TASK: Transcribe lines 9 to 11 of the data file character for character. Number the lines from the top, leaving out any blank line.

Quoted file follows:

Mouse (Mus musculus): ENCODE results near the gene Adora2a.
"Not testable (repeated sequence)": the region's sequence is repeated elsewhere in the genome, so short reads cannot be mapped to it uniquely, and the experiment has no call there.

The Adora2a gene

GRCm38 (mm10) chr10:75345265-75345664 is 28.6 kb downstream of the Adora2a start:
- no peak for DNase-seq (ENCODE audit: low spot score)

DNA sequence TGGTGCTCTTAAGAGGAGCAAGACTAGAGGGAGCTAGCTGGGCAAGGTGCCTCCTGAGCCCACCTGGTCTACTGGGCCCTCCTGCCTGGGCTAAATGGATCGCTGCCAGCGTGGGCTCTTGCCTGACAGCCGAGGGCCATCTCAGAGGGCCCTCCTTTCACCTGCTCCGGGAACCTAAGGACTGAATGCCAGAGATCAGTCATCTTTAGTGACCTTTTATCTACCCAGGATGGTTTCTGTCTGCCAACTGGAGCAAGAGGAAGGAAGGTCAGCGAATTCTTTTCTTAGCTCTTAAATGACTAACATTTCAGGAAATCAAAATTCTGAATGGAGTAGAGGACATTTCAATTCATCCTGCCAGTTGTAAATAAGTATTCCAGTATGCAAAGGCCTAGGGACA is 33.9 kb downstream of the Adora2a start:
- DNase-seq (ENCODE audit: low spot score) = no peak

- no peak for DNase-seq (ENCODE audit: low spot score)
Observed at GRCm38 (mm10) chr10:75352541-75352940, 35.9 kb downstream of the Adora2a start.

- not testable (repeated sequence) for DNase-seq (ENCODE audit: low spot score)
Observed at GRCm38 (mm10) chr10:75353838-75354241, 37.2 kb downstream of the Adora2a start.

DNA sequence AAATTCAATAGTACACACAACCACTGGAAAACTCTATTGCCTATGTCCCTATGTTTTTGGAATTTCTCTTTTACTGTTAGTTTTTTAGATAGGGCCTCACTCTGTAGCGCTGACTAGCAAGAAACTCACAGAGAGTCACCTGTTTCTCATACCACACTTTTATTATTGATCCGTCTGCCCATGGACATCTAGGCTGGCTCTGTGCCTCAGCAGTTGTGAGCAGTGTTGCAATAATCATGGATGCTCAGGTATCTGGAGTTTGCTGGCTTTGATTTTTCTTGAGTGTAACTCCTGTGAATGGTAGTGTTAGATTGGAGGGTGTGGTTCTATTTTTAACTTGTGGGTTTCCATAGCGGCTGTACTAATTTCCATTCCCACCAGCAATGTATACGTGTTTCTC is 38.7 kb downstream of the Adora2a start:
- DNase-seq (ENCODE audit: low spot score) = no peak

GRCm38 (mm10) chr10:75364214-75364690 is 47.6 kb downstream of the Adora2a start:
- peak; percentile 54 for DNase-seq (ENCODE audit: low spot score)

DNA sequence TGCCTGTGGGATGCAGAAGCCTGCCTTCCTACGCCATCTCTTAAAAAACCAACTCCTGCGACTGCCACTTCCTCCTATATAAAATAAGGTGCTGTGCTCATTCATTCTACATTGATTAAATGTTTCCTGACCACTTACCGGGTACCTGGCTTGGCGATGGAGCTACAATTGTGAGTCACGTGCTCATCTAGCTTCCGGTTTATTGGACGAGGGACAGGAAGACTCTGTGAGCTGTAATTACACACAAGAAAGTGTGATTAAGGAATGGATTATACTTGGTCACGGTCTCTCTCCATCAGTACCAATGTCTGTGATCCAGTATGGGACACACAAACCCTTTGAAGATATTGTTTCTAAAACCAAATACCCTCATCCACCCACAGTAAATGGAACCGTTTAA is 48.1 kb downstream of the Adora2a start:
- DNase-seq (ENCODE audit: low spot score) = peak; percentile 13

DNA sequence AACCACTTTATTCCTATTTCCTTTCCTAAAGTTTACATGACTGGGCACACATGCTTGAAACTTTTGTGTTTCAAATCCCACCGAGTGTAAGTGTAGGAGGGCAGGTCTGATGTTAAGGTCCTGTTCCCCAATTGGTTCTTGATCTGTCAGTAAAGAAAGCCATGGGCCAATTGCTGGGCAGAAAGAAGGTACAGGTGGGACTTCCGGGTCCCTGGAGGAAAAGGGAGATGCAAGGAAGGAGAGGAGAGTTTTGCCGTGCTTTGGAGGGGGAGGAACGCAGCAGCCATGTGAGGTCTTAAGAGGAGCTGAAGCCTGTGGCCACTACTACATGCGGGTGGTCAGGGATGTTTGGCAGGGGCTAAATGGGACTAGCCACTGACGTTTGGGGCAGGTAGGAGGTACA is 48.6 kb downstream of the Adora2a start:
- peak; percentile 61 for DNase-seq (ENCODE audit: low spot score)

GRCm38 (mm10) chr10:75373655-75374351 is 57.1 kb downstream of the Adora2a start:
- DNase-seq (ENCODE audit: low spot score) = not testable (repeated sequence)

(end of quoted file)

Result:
Observed at GRCm38 (mm10) chr10:75352541-75352940, 35.9 kb downstream of the Adora2a start.

- not testable (repeated sequence) for DNase-seq (ENCODE audit: low spot score)
Observed at GRCm38 (mm10) chr10:75353838-75354241, 37.2 kb downstream of the Adora2a start.